Invented by Robert Winslow Pratt, Ravi Prasad Bulusu, Splunk Inc
The market for identifying threat indicators through processing multiple anomalies is growing rapidly. This market includes a variety of different products and services, including threat intelligence platforms, security information and event management (SIEM) systems, and advanced analytics tools.
Threat intelligence platforms are designed to collect and analyze data from a variety of sources, including social media, dark web forums, and other online sources. These platforms use advanced algorithms to identify patterns and anomalies that may indicate a potential threat. They can also provide real-time alerts and notifications to security teams, allowing them to respond quickly to potential threats.
SIEM systems are another important tool for identifying threat indicators. These systems collect and analyze data from a variety of sources, including network logs, firewall logs, and other security-related data. They use advanced analytics to identify patterns and anomalies that may indicate a potential threat. They can also provide real-time alerts and notifications to security teams, allowing them to respond quickly to potential threats.
Advanced analytics tools are also becoming increasingly important in the market for identifying threat indicators. These tools use machine learning algorithms to analyze large amounts of data and identify patterns and anomalies that may indicate a potential threat. They can also provide real-time alerts and notifications to security teams, allowing them to respond quickly to potential threats.
Overall, the market for identifying threat indicators through processing multiple anomalies is growing rapidly. As the threat landscape continues to evolve, it’s essential for organizations to have effective measures in place to protect against potential threats. By investing in advanced threat intelligence platforms, SIEM systems, and advanced analytics tools, organizations can stay one step ahead of potential threats and protect their sensitive information from cybercriminals.
The Splunk Inc invention works as follows
Techniques for processing anomalies using user-specified rules and anomalies detected by machine-learning-based behavioral analysis models to detect threat indicators and security threats to computer networks are described. A method for detecting anomalies is to process event data from a network security system that uses rules-based anomaly detection. A network security system using machine-learning-based anomaly detection acquires these rules-based anomalies. Machine learning anomalies and rules-based anomalies are combined to detect security threats or threat indicators to the computer network. Alerts are sent to the network security system using rules-based anomaly detection containing security threats and threat indicators.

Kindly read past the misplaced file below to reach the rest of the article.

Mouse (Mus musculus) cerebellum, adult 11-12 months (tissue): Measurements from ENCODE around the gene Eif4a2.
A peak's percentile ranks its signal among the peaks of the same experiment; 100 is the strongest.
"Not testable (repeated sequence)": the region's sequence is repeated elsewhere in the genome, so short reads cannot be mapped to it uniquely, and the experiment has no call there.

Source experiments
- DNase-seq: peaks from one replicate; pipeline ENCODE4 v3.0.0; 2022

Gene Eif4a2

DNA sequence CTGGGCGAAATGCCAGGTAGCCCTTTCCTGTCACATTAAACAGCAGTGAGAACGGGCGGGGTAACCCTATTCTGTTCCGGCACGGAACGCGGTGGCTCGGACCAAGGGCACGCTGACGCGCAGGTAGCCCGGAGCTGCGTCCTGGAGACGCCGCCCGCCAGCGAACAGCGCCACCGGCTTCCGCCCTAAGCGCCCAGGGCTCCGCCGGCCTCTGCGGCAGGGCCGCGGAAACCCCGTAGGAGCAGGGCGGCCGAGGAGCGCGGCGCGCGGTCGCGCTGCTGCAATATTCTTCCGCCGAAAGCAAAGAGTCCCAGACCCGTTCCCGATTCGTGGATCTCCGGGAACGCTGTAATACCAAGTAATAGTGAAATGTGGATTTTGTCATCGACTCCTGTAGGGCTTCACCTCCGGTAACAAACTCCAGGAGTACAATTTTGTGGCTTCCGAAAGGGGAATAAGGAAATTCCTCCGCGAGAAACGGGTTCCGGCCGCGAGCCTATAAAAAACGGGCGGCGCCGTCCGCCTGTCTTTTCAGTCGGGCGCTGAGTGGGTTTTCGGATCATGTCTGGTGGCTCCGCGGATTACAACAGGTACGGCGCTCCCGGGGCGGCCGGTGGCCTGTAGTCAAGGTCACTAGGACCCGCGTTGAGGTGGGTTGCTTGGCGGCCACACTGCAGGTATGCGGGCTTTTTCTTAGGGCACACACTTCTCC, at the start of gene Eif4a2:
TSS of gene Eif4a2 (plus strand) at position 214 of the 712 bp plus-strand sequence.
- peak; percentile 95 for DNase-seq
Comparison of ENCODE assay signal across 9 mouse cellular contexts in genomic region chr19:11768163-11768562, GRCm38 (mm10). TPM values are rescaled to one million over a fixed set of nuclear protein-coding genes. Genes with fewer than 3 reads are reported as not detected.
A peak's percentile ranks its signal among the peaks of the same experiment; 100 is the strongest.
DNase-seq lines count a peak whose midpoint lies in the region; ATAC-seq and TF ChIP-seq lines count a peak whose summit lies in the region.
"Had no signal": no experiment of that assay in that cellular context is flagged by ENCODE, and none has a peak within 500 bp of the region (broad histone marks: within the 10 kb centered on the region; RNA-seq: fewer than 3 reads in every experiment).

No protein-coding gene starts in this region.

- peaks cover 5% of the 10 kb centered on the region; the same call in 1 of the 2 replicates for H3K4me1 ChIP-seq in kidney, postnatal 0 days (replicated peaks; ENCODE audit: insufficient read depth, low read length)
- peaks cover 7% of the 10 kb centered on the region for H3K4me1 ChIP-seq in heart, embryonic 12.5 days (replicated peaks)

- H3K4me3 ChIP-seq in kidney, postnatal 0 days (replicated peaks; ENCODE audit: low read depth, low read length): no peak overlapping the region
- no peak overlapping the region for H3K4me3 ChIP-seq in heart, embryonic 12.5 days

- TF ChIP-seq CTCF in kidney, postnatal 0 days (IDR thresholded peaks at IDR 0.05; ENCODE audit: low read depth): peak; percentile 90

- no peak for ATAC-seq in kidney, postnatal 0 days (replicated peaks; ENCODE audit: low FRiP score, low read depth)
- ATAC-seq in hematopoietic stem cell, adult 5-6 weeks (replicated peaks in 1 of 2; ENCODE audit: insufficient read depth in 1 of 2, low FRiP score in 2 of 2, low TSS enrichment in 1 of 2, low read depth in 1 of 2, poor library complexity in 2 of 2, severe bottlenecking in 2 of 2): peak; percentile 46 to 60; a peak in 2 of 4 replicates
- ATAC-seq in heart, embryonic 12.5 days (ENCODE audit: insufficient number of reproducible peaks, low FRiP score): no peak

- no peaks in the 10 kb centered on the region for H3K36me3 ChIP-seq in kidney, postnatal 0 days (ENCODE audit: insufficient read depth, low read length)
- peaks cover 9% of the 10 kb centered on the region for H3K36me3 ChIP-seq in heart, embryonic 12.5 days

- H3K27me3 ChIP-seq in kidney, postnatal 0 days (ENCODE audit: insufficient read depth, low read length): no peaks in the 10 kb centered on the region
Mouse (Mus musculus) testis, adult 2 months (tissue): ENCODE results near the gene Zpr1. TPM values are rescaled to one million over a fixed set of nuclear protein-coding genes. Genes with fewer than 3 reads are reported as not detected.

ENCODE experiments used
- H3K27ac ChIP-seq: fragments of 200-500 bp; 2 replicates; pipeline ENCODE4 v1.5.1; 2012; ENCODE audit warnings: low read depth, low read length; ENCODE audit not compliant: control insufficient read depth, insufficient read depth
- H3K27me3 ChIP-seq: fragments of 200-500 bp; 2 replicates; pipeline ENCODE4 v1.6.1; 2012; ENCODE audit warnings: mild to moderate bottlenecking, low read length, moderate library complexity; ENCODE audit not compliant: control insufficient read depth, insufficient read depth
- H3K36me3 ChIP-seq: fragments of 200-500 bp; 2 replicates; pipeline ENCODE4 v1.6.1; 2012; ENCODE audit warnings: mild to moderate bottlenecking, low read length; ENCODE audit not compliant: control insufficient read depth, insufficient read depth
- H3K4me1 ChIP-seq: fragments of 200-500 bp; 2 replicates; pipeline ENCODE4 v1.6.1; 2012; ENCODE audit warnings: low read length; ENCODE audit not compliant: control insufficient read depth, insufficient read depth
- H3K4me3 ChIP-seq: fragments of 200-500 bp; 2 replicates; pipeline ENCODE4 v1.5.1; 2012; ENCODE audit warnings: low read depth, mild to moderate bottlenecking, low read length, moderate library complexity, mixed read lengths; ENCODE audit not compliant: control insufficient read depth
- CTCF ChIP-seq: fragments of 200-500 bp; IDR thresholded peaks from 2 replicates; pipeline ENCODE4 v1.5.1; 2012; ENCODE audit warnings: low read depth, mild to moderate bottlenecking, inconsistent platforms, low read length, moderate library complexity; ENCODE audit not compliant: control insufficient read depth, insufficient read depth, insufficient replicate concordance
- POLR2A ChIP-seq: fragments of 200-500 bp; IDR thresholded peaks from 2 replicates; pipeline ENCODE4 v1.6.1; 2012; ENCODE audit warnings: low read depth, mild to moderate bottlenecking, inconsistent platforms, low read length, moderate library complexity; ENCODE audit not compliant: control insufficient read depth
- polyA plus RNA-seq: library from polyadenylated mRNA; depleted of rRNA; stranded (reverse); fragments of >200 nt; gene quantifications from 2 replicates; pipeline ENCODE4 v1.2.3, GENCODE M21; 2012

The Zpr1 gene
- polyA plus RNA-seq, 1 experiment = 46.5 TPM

Background for Identifying threat indicators through processing multiple anomalies
Computer network administrators have long considered “Activity detection”, both benign and malicious, a top priority. Users use a variety of devices, including desktop computers, laptops, tablets, smart phone, and browsers in various computer networks. Interact with other users through computers and servers that are connected to the network. Interconnected network devices transmit digital data, usually in the form data packets, along the network.
Malicious activity can cause damage to network hardware or users who use it. Unauthorized access to network resources or data, as well as subsequent unpermitted uses of them, are examples of malicious activities. Network administrators are trained to spot suspicious behavior and seek out patterns that may be different from the expected use patterns of certain entities. This includes individuals, groups, organizations, IP addresses, nodes, or groups of nodes within the network. Network administrators can use hardware appliances to monitor network traffic and software products such as anti-virus and anti-malware software, to combat these activities.
In this description, there are references to?an embodiment? ?one embodiment? or similar, means that at least one embodiment contains the specific feature, function, structure, or characteristic described. These phrases may not all be used to refer to the same embodiment. However, the embodiments referred too are not necessarily mutually exclusive.
Modern data centers and other computing environments may contain a small number of host computers or thousands of systems that can process data and service remote clients. Many components in these computing environments can generate large amounts of machine-generated information during operation. Machine data can be generated by many components of the information technology environment (IT), such as servers and sensors, routers, mobile devices and Internet of Things devices (IoT). Machine-generated data includes system logs and network packet data, sensor information, application program data as well as error logs, stack trace, system performance data, and system logs. Machine-generated data may also include diagnostic information and performance data.